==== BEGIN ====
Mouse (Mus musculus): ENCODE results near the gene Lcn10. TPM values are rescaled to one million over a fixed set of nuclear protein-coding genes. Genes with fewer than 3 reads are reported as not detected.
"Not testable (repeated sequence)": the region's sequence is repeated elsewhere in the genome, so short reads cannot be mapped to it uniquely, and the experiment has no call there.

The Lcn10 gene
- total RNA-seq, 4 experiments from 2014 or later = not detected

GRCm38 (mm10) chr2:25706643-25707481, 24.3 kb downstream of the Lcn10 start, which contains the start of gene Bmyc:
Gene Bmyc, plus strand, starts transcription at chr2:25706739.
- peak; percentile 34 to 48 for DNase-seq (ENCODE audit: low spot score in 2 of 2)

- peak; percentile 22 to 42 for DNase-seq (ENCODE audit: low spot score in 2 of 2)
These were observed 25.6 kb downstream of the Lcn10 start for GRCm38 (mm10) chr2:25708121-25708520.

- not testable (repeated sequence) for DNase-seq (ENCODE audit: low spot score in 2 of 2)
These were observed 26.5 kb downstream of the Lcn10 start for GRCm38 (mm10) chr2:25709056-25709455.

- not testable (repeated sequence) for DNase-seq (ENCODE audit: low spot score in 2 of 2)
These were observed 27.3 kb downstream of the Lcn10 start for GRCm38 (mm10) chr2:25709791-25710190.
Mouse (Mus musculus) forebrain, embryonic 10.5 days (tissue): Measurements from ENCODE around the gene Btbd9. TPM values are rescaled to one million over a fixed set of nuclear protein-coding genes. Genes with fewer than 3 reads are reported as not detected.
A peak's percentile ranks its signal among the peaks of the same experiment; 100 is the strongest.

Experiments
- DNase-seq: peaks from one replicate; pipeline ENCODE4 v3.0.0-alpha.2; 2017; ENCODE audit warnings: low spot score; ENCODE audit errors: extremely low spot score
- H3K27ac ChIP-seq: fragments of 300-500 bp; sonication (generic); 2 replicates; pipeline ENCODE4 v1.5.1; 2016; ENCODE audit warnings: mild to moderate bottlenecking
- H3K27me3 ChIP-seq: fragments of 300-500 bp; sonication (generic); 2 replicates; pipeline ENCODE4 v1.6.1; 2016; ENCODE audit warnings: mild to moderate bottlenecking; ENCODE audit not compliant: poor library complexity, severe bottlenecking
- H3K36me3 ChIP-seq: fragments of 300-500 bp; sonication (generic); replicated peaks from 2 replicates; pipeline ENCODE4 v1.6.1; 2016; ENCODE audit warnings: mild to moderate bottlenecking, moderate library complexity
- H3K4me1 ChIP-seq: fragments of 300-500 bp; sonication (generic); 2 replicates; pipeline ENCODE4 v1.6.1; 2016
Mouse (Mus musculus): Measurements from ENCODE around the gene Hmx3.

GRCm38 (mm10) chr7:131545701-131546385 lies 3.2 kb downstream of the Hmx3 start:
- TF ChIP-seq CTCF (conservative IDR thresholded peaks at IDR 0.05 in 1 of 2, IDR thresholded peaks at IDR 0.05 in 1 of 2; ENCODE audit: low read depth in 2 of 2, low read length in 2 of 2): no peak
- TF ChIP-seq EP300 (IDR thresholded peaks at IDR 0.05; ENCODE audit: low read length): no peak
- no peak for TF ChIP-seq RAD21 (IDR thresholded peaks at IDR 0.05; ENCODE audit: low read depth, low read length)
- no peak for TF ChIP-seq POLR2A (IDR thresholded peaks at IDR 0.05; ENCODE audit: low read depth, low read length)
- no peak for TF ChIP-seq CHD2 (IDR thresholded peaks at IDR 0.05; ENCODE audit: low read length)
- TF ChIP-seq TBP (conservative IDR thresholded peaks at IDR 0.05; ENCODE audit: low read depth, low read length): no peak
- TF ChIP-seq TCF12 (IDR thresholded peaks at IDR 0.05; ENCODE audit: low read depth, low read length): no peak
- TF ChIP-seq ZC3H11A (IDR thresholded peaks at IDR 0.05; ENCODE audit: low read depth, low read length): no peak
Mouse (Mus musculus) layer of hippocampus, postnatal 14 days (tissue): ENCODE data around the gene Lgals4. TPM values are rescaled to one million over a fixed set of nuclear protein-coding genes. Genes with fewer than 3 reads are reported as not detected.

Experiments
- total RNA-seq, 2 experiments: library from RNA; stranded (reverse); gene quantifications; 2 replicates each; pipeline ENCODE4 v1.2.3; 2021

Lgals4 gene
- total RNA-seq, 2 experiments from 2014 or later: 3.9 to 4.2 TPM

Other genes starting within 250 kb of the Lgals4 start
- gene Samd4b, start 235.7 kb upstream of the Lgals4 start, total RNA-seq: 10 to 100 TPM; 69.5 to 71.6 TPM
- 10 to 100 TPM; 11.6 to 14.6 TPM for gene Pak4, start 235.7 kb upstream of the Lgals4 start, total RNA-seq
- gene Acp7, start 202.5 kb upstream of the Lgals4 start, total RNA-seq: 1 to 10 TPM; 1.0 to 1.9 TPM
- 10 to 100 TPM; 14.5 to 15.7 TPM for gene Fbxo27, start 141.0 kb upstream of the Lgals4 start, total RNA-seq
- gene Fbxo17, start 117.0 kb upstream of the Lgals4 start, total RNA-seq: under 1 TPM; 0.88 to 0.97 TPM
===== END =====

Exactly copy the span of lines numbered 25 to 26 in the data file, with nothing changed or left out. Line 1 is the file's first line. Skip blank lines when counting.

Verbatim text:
- TF ChIP-seq EP300 (IDR thresholded peaks at IDR 0.05; ENCODE audit: low read length): no peak
- no peak for TF ChIP-seq RAD21 (IDR thresholded peaks at IDR 0.05; ENCODE audit: low read depth, low read length)